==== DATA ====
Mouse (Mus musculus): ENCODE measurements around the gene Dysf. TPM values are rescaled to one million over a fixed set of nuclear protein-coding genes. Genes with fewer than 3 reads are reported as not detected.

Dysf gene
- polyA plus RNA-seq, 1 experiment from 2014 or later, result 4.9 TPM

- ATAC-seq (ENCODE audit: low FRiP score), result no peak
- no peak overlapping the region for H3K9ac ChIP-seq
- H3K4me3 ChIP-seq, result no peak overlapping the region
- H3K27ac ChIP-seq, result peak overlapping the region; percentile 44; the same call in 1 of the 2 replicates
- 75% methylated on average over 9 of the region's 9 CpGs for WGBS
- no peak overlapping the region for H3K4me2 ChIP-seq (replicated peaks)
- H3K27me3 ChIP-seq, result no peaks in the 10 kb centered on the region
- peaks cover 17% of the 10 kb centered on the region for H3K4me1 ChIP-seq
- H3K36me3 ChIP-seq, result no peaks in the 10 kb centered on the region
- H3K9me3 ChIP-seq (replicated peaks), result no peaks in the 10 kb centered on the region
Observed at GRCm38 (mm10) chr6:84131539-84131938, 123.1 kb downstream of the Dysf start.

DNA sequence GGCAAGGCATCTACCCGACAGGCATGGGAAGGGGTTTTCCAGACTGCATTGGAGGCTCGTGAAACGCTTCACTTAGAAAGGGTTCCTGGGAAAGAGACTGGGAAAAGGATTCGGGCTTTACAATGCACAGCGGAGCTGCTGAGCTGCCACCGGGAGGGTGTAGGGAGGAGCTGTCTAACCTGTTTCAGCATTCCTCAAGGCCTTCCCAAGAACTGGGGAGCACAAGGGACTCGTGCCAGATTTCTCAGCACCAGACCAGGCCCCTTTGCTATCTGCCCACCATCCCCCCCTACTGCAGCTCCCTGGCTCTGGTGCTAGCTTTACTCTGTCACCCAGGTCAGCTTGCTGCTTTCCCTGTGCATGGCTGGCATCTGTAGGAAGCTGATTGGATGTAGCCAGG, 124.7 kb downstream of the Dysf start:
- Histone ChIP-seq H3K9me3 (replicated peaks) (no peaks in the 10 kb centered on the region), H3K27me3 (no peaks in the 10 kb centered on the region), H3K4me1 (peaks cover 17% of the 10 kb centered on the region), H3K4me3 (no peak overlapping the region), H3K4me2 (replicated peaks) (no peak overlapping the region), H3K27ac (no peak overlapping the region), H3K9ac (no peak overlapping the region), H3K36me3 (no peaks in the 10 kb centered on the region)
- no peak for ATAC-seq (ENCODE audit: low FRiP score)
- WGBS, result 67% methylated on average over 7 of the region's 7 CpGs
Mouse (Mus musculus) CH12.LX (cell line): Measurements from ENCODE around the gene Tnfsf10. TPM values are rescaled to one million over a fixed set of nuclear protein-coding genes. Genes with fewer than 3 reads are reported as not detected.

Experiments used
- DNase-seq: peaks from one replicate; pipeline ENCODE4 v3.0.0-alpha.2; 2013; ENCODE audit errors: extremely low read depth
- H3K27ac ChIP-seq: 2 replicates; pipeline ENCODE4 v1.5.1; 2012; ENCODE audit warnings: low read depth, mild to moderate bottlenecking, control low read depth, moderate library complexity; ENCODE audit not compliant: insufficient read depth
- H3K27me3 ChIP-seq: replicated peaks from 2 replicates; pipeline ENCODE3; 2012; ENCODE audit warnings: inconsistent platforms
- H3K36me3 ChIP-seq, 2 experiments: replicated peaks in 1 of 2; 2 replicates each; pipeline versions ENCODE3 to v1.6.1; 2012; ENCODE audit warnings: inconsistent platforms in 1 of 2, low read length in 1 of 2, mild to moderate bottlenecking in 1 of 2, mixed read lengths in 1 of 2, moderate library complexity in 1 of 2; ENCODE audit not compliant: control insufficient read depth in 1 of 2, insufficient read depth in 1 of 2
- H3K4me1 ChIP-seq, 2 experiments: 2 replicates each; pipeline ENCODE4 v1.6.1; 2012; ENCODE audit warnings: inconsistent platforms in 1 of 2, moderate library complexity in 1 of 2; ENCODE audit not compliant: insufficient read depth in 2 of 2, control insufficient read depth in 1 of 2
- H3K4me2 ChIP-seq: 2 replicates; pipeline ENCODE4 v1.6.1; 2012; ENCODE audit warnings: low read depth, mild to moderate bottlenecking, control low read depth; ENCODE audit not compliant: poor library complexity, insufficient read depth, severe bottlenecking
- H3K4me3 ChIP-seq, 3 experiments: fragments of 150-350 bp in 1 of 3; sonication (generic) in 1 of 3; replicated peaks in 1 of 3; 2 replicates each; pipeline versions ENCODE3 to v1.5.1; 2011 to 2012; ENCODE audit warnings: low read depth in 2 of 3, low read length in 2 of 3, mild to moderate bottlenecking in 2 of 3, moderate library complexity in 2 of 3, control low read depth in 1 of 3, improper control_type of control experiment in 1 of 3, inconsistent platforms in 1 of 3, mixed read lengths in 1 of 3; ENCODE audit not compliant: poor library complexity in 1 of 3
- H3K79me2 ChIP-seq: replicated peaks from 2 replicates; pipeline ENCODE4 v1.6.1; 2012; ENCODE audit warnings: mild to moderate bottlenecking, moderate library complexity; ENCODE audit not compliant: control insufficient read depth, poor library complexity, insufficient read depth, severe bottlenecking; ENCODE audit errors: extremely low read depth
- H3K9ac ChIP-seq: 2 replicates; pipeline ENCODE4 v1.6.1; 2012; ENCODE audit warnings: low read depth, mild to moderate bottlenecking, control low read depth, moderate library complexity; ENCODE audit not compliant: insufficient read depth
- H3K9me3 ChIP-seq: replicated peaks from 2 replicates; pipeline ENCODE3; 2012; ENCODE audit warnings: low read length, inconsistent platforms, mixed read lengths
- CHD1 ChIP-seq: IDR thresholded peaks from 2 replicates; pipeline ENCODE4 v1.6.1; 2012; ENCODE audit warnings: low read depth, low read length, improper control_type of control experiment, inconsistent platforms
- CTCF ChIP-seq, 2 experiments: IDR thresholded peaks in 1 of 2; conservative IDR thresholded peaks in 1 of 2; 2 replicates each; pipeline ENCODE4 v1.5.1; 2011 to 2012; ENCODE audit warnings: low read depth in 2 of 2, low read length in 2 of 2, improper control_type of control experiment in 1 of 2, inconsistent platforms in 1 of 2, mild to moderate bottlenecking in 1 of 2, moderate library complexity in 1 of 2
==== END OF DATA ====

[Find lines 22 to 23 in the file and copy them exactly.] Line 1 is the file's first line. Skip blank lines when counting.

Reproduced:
- H3K27ac ChIP-seq: 2 replicates; pipeline ENCODE4 v1.5.1; 2012; ENCODE audit warnings: low read depth, mild to moderate bottlenecking, control low read depth, moderate library complexity; ENCODE audit not compliant: insufficient read depth
- H3K27me3 ChIP-seq: replicated peaks from 2 replicates; pipeline ENCODE3; 2012; ENCODE audit warnings: inconsistent platforms